7 Nov 1918: POW Graudenz

Thursday. Nov 7th     Another poor fellow died today.  Camp largely recovering.  Over 450 have been in bed. Feeling much better myself.  Dashed hard luck for these chaps to die now, after a rotten captivity, now, just when there does seem a decent chance of getting out within a few weeks.  The three escapees are recaptured, and in jug.

3 Nov 1918: POW Graudenz

Sunday. Nov 3.     Feel none too well.  Thought I wouldn’t get up – decided to eventually.  Lying on my bed all day with British warm on.  Felt a bit faint before supper, but it passed off.  Ate a good supper.  Felt chronically rotten; went out with Duce into the cold corridor to get some air, and I knowed no more!!  Later woke from perfectly glorious dreams of Arcady to find myself back in this hole and on my bed in the tender clutches of an English M.O. who ordered me to bed.

29 Oct 1918: POW Graudenz

Tuesday. Oct 29th.     Place seems absolutely dead.  More people still in bed. Feel pretty dead myself.  Decline to go to bed.  Three only of our room laid up.  Went to bed at seven.  Sweated like a horse.  These comic pyjamas have proved invaluable.

28 Oct 1918: POW Graudenz

Monday Oct 28th.     Over 250 down with grippe, and, of the rest practically no one out on the square taking exercise.  Spent the morning kicking a Rugger ball about.  Felt pretty rotten but I think it did me good.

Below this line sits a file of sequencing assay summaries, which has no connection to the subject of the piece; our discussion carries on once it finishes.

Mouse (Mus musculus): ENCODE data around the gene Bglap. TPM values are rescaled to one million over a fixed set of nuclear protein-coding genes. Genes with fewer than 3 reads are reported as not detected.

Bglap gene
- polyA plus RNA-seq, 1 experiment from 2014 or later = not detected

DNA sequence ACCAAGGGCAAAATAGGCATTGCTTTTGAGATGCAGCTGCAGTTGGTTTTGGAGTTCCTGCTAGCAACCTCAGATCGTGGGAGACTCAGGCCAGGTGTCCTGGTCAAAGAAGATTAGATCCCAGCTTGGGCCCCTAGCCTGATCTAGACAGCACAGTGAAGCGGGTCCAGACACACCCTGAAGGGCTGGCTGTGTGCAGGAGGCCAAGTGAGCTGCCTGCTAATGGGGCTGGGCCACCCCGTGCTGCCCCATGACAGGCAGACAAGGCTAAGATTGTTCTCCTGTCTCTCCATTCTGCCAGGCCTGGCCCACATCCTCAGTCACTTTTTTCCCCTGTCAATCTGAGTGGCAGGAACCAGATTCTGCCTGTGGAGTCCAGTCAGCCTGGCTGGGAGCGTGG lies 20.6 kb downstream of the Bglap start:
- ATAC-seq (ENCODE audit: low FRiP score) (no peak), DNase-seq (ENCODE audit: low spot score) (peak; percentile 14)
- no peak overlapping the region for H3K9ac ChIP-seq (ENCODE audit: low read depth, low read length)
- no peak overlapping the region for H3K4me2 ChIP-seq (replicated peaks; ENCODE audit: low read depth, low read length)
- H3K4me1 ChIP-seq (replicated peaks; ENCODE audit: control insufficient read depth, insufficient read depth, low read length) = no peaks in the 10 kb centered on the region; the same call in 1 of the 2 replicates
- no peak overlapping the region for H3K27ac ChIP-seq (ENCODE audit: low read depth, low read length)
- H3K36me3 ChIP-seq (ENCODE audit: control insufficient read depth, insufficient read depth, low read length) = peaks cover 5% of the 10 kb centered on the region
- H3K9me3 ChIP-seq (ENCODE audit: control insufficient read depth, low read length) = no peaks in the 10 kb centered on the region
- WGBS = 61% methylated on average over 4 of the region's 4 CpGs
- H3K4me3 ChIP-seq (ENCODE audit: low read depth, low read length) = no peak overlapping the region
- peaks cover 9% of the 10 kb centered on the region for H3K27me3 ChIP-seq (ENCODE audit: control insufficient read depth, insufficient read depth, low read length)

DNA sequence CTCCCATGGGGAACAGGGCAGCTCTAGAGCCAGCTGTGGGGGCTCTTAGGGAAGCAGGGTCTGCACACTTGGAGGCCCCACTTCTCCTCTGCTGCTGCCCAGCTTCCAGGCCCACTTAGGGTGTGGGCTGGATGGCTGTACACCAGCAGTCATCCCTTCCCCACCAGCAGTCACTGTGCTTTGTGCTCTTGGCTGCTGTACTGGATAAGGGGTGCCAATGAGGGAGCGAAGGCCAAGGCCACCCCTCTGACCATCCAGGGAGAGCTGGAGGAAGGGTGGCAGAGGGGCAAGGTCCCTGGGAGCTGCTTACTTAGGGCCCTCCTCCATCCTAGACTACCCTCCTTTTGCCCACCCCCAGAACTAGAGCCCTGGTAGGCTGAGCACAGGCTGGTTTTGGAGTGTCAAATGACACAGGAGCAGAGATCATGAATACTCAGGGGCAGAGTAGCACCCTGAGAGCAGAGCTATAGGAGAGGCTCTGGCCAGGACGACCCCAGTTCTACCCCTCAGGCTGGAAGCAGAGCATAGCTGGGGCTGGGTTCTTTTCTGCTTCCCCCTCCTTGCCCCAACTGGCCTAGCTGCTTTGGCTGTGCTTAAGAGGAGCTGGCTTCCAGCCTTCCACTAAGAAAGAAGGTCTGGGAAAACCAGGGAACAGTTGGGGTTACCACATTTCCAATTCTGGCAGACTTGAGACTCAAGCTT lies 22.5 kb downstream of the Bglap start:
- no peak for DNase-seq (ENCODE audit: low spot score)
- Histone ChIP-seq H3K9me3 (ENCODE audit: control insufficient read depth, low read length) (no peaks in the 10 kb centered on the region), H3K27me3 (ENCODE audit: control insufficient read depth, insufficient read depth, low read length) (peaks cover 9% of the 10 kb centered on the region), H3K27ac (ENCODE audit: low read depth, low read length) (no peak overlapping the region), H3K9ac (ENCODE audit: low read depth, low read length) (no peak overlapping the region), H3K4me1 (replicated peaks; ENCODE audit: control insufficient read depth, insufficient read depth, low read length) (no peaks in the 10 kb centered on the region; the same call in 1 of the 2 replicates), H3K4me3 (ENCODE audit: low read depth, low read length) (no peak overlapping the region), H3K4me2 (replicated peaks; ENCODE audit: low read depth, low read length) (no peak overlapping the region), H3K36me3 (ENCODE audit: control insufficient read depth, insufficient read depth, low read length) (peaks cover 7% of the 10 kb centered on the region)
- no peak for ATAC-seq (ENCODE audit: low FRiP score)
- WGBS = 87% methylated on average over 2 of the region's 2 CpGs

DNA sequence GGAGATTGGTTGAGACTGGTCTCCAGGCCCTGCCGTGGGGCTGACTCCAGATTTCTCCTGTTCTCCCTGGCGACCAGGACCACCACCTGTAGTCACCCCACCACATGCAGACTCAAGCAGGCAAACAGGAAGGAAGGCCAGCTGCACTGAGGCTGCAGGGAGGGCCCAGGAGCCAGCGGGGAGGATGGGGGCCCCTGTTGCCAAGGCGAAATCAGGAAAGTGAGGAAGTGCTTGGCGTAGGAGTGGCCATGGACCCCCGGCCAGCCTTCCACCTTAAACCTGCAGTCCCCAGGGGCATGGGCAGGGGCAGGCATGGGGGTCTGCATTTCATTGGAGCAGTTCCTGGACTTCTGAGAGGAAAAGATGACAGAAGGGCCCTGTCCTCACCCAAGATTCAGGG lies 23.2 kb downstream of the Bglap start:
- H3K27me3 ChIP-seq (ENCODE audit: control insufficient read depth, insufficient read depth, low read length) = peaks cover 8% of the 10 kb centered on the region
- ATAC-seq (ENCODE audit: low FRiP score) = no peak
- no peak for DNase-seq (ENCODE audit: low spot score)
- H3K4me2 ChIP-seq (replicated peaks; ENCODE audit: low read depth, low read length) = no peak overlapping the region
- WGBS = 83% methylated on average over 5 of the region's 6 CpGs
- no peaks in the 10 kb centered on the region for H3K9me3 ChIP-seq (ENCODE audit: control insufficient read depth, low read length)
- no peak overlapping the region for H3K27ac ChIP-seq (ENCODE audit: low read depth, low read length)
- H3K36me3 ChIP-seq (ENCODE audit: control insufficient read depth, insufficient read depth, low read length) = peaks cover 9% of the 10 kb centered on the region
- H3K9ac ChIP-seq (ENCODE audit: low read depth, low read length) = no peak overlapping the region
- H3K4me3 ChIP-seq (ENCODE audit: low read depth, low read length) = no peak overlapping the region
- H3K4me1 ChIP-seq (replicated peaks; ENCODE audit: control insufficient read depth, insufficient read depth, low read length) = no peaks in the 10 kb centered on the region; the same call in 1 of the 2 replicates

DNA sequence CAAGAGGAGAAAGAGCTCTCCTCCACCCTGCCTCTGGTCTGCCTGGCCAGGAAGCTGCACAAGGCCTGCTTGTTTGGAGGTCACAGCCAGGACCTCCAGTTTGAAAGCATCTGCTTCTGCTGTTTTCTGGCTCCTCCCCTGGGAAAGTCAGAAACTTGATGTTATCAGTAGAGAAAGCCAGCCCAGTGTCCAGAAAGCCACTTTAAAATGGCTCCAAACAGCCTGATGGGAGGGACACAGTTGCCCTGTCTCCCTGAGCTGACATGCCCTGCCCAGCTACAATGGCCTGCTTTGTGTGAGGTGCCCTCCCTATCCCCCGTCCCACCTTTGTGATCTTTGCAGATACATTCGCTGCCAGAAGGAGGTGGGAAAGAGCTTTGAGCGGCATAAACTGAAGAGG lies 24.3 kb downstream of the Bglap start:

evening, Strange, who failed to escape with Clinton; Baer, the American in our room, and Lomax, managed to get a plank across from the back of the theatre and resting it from the sentry shelter to the outer wire crossed it in civilian clothes.  After a moment we heard a shot from outside, but no one was hit.  At the subsequent roll-call, six were found to be missing and were reported as ‹escaped›.  Three Australians had hidden in a cupboard.  The German officer was cheerfully astounded to see them next day.  They told him that they found the weather too cold and so came back; which act of generosity did not prevent them getting three days cells each.

27 Oct 1918: POW Graudenz

Sunday. Oct 27th.     Great news!  Turkey and Austria are supposed to have chucked in their hands.

The camp has lately been attacked by grippe, or Spanish grippe, a milder form of ‘flu’, which turns in serious cases to double pneumonia.  I hear from home that both Dad & Mater have had it.  I know  it is rife in Scotland and in France.  Looks as if it is all over Southern Europe.